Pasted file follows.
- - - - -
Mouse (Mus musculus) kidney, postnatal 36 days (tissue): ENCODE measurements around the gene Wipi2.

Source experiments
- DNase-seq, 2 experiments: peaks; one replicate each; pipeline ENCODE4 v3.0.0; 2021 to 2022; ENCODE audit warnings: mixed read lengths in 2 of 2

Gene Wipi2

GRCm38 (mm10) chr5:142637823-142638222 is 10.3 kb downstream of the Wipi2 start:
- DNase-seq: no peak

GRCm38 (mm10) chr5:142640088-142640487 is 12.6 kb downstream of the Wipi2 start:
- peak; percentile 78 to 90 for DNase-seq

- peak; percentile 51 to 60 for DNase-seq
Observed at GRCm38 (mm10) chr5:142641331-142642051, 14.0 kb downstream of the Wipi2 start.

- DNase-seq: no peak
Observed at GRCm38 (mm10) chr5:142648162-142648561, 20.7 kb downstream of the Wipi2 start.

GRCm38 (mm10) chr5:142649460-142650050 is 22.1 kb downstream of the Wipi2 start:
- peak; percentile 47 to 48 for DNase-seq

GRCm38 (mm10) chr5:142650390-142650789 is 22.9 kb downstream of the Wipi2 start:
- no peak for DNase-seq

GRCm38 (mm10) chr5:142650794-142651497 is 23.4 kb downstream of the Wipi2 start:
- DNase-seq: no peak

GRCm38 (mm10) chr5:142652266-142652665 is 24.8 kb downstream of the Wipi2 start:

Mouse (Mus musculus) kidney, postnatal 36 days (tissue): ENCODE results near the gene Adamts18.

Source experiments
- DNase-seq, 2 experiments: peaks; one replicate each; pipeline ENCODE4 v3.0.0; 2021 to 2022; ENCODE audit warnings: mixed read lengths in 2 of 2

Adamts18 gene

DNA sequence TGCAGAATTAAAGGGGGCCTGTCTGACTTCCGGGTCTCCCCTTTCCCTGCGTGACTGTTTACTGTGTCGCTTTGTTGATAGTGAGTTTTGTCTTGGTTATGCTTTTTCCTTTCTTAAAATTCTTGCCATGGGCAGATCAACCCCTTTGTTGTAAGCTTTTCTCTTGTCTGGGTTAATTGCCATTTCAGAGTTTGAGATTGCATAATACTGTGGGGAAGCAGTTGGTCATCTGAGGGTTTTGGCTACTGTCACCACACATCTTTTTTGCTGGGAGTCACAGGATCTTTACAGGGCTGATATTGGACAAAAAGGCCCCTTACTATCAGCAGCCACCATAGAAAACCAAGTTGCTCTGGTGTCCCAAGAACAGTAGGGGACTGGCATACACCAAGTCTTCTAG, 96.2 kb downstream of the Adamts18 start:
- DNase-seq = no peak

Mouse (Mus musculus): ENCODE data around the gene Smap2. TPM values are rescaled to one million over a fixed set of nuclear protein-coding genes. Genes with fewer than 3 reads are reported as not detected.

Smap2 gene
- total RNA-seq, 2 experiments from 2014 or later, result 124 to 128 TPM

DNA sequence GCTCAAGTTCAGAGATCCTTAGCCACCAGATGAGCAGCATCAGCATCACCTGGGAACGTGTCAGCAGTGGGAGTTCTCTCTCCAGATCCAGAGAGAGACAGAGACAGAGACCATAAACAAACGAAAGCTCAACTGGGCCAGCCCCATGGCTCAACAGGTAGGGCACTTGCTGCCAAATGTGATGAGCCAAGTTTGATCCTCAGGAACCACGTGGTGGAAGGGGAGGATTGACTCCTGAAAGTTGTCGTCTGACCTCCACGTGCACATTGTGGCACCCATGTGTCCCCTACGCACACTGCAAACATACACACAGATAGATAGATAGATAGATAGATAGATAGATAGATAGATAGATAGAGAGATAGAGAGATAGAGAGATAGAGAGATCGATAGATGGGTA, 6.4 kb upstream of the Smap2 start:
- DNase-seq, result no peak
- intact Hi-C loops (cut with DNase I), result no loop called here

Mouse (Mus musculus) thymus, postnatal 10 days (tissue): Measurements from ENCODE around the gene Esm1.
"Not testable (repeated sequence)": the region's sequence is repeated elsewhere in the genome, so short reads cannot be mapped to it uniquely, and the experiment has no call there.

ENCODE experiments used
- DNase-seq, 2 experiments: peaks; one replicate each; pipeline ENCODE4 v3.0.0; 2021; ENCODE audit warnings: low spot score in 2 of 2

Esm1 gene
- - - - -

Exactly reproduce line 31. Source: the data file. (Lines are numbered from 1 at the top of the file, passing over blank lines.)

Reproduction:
- intact Hi-C loops (cut with DNase I), result no loop called here